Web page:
"Here's the point," Noble says. "Hunters have to adapt to the conditions they're facing, and they have to scout continually. When the ice thaws out around the banks, the ducks will move right back to the fresh water to feed, and we follow them. So we're moving out-and back in-based on ice conditions and where the ducks are feeding."
Noble says he's also learned not to give up too quickly on really cold days. "Ducks will sit tight until the temperature climbs a few degrees and the birds begin to warm up, then they'll start feeding," he adds. "I've had several good hunts when there was nothing moving early, but then the ducks started flying between 10:30 and 11:30 a.m."
Game Changer #4
Try a Subtle Approach for Warm-Weather Canadas
Along the eastern shore of Chesapeake Bay, the past two Canada goose seasons have been "fairly difficult" for hunters, according to hunting guide and game call maker Trevor Shannahan of Millington, Maryland. "We've had smaller migrations because of the warmer weather. More geese are wintering farther north," he says.
"The geese that do come down are getting harder to hunt," Shannahan adds. "A lot of days they're flying out to feed only once, and they're tougher to work than in years past. We've had to change hunting times and tactics to produce for our clients. We've had to shift to subtler hunting approaches to avoid putting too much pressure on the geese that are here."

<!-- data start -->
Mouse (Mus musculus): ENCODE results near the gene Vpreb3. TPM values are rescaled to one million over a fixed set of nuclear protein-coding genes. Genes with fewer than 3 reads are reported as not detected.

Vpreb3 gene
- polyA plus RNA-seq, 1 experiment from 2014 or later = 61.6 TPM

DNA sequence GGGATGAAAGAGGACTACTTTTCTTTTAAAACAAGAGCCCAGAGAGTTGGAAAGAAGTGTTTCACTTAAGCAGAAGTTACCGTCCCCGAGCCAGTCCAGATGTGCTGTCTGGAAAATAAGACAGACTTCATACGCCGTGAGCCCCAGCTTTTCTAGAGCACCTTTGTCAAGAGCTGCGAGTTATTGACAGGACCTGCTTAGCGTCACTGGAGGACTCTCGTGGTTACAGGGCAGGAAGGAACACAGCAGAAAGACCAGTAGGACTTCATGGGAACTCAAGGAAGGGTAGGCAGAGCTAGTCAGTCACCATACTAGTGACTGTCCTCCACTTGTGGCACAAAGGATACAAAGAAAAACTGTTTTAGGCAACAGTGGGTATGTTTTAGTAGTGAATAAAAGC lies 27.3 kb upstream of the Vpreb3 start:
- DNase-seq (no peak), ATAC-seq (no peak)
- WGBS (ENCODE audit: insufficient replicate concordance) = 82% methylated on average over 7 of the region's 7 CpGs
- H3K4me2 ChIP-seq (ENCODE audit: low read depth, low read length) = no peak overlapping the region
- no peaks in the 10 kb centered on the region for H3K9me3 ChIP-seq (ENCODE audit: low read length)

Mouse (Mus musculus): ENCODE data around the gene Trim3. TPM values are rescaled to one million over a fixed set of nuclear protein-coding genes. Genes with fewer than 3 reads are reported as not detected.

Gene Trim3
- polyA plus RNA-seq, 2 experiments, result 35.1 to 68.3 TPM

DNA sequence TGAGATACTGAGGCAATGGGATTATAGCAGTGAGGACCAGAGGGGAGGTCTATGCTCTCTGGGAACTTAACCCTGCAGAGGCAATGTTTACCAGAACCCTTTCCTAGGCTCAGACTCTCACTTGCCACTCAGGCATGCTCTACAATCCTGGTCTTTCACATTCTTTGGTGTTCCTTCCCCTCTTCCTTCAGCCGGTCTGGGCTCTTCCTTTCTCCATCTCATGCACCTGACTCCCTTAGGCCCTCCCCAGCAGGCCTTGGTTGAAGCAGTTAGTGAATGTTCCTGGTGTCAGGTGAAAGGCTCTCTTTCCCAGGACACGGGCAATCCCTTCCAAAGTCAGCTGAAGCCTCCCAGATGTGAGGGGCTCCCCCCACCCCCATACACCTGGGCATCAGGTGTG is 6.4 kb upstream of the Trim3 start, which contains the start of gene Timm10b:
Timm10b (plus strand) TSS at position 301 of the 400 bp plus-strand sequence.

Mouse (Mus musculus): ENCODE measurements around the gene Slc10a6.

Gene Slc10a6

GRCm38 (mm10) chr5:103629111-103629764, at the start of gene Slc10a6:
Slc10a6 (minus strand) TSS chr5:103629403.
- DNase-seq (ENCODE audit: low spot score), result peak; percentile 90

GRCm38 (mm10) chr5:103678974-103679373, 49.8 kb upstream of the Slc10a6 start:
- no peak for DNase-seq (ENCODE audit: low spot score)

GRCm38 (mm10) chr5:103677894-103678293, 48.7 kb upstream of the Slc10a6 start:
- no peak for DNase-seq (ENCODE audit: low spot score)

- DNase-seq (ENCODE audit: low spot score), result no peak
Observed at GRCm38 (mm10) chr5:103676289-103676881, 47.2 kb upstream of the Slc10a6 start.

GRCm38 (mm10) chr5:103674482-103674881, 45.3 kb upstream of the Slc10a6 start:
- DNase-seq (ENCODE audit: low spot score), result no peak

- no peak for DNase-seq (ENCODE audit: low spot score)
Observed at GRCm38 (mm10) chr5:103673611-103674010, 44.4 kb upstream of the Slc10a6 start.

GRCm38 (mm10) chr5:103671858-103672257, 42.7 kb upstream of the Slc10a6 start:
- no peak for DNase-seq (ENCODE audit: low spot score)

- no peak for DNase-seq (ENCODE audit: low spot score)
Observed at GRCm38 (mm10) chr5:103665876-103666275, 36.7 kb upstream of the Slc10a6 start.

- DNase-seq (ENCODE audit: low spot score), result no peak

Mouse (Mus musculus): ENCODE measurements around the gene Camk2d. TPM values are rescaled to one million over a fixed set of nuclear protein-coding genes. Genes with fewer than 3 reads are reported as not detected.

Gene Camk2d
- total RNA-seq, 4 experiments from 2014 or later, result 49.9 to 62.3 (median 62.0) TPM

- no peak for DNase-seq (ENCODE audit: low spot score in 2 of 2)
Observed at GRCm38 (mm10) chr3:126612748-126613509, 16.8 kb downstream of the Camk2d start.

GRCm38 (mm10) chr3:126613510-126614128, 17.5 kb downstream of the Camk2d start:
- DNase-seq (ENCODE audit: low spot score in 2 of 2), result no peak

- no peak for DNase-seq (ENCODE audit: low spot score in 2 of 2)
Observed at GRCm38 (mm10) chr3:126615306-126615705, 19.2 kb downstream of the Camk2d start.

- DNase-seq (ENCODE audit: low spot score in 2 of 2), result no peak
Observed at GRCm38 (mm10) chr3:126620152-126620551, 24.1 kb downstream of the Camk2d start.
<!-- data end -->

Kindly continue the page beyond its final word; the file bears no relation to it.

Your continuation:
Shannahan and his hunting partners pay close attention to how the weather affects the birds' feeding patterns. "When the weather is mild, Canadas typically fly out to feed only in late afternoon," he says. "And when the weather is brutally cold, they fly to feed during the warmest part of midday. After that they return to their rest areas on the bay. The only times the geese come out to feed twice a day are when the temperature is in that midrange between warm and really cold, or when it's raining."
The mild weather has caused Shannahan to shift to hunting honkers in the afternoon. "That's a big change for us. We used to hunt mostly in the mornings, but now the morning flight is so inconsistent. This past season we had a lot better success hunting the last two to three hours of the day," he says.
Shannahan hunts from pits or portable blinds in harvested cornfields and winter wheat. For realism, he sets three to four dozen stuffer decoys, spreading them out loosely in the field. "During the past couple of seasons we've had better success finishing geese when we left plenty of space between our decoys," he explains. "Geese like to hit the ground and spread out, especially when landing in a winter wheat field. This past year we spaced our decoys out a lot more, and the ploy has paid off."
Another area in which Shannahan has had to change things up is calling. These days he calls geese a lot less than in seasons past. "I'd rather use a flag than a call," he says. "A lot of days, especially when it's windy, I'll leave the call in my pocket and let the geese come in on their own."
Overall, Shannahan and his crew have learned to be more flexible in how they hunt. "That includes leaving the field as quickly as we can," he says. "We're at the very end of the flyway, so we try to minimize the pressure on the geese. Our limit is two Canadas per hunter, and when we get the limit, or get close to it, we don't hang around in the field. Instead, we pick up our gear and decoys and leave. We try to educate as few birds as possible."